Badtux the Snarky Penguin

In a time of chimpanzees, I was a penguin.

Religious fundamentalists are motivated by the sneaking suspicion that someone, somewhere, is having fun -- and that this must be stopped.

Thursday, May 24, 2007

The American diet

One blogger, who shall remain nameless, put up a label of a can of soup with the sodium number circled and said "See? That's what's wrong with the American diet! Look at all this sodium, it causes heart disease and hypertension! Our forefathers who ate natural foods didn't eat like this."

Uhm, no, young lady, what, exactly, do you think was used to preserve meats in the time before refrigeration? I'll give you a hint. It was salted and smoked to the tee.

For those of you fortunate enough to never have lived the subsistence life, I'll give you guys a little primer. Yeah, growing most of your own food is great and all. But healthy? Not really. My mother grew up in a four-square tar-paper shack in the hills of North Louisiana where they did not have electricity until 1957 or telephones until 1959. I will describe how they ate to you. I have read letters sent back home to their families by Union troops who marched through the same general area back in 1864, and it was pretty much the same.

First of all, no steak. The only cow they had was a milk cow. The fresh milk came into the house and was drank immediately before it curdled. Any that remained was allowed to sit and the milk fat skimmed off the top and put into a churn for making butter. The butter was heavily salted to help keep it from going rancid. The heavily salted butter was then put into a container and dropped in the well (at the end of a rope of course!) to keep it somewhat cool. No electricity, remember? Remember, *salt*. Lots of salt.

Breakfast was generally fried eggs (fried in saturated bacon drippings) and hominy (corn) grits with some fried cornbread or biscuits. Sometimes they had bacon. That's because they grew corn and had chickens. and while they preferred the biscuits, the biscuits required a lot of store-bought flour as well as a lot of fuel to bake so often it was a case of forming up corn mush balls with flour (and SALT) and frying them in the hot bacon fat instead. Bacon fat because hogs don't require as much land as cows, just corn, and they grew corn remember? They also sometimes had sausage. But by the time I came along store-bought flour was a sufficiently cheap commodity that the fried cornbread was only used on mornings where there was no time to bake, such as Sunday mornings, where you had to get ready for Bible school. The biscuits were heavily buttered with that heavily-salted butter. Yum, saturated fat and salt.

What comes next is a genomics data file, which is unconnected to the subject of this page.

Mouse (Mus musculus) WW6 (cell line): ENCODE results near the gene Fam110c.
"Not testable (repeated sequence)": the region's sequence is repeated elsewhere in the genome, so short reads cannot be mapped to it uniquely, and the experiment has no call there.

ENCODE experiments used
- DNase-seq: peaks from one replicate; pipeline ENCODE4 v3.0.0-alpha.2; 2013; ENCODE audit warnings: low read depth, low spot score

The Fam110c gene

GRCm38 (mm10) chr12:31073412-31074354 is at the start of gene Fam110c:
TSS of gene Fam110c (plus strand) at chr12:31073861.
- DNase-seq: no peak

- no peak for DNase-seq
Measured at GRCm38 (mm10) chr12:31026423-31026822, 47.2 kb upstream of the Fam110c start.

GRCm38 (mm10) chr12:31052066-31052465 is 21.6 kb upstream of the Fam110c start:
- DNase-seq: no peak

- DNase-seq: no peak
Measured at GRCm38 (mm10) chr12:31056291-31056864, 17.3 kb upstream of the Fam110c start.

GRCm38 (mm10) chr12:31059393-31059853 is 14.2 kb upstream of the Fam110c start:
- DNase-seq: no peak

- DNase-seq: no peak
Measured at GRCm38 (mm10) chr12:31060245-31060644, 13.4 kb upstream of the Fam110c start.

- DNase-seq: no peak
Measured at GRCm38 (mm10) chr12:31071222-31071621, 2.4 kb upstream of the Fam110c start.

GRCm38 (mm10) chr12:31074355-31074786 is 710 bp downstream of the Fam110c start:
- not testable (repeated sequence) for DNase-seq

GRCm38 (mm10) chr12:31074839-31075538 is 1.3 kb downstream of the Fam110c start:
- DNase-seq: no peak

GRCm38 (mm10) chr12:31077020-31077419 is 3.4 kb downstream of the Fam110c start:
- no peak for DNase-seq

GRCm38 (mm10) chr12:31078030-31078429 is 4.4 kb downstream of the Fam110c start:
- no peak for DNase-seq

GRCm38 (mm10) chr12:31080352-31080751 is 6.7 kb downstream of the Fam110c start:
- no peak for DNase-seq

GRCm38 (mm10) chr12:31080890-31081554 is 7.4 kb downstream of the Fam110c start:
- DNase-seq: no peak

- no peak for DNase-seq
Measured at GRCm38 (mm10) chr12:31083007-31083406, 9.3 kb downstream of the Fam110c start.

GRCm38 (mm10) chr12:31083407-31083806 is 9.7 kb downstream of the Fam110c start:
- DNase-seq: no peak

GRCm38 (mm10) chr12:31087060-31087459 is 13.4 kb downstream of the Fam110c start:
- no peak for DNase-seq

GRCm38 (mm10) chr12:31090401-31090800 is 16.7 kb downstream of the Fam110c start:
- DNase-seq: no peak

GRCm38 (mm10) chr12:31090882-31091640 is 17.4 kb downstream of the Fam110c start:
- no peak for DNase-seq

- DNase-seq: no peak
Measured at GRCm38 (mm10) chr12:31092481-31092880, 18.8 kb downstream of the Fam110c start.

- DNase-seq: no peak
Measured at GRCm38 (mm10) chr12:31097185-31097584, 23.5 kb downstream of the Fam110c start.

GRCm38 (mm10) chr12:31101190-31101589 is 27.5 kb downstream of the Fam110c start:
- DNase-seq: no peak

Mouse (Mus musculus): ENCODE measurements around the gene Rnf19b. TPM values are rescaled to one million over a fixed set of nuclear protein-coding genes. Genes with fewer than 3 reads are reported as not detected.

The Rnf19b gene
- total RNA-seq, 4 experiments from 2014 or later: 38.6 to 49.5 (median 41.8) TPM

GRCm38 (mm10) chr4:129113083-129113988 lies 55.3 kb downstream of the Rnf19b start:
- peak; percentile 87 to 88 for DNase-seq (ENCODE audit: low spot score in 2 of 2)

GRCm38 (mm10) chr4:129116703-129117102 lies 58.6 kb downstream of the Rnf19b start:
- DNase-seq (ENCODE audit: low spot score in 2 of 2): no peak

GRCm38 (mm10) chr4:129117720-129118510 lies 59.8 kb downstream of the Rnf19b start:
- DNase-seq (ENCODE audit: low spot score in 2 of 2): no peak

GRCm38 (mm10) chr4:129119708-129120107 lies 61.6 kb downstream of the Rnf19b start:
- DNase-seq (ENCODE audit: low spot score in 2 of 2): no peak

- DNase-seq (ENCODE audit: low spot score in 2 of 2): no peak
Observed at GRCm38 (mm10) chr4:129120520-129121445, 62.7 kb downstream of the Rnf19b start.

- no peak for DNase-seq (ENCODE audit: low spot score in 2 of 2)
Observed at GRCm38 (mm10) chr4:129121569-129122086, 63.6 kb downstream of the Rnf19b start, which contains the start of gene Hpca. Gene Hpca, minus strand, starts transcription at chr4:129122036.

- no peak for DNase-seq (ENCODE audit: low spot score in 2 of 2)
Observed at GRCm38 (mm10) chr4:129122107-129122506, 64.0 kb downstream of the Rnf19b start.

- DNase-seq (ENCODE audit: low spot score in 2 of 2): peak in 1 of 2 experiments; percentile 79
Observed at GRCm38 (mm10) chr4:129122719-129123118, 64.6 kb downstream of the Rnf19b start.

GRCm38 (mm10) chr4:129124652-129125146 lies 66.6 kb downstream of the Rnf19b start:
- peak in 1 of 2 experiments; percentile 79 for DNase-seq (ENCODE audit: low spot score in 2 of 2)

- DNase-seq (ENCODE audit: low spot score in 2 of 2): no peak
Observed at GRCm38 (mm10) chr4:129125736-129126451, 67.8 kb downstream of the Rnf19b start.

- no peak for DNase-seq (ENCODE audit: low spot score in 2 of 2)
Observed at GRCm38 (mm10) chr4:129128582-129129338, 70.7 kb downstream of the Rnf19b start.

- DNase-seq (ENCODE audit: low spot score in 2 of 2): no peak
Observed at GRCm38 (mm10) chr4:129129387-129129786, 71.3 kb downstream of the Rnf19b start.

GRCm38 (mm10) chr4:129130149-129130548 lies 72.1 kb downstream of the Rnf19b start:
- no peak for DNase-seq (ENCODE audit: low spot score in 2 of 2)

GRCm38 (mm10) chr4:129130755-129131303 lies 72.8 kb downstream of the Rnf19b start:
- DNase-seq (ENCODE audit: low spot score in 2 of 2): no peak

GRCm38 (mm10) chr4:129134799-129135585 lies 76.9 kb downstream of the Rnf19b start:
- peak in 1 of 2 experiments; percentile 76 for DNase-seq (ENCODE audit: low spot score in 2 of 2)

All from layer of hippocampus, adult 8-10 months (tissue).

Lunch was the big meal here. That's because it was way, way too hot to do any real cooking in the afternoons here in the American South. Lunch varied according to the season. In the winter, dried or pickled or preserved vegetables were used. So here's a winter lunch:

(Dried) purple-hull peas (sort of like black-eye peas, but grew better in the Southern soil and climate), cooked with a hunk of dry salt pork or pickled (in salt brine) hog jowl or pig foot for flavoring and fats and salt. A big pone of cornbread. Some canned (in jars, from their own garden) okra-and-tomato pickles or canned "chow-chow" (a somewhat spicy cabbage and onion pickle). Some boiled potatoes (boiled almost to a mush) maybe with some turnips. Occasionally for a treat there would be a pecan pie, or a peach cobbler. Made with that real butter of course. And pecan pralines. Which are almost 100% sugar and butter with a little milk. Yum, saturated fat and salt!

Spring lunches got fresh turnip and mustard greens boiled to a mush in place of the pickled vegetables. Radishes added a nice little bite. In late spring, cabbage came along. Turnips were raised mostly for their leaves, because the long turnip roots don't work right in the heavy clay soil. Same deal with carrots. Potatoes only barely work, and only in certain places where you can turn a lot of leaves into the soil, and they often come out looking rather weird if allowed to grow to full size around all the rocks in the soil so "early" potatoes are the most common, but "early" means "mid-summer" here. In early summer tomatoes started ripening. The green tomatoes were battered with a salty batter and fried in bacon grease. Yum, salty fried green tomatoes! Fresh salad wasn't eaten. No lettuce. It doesn't grow well in the Southern climate, which is too humid and too much sun. No fresh greens salads. Turnip and mustard greens both have pungent tastes which they found distasteful and needed to be boiled to death before they were deemed edible.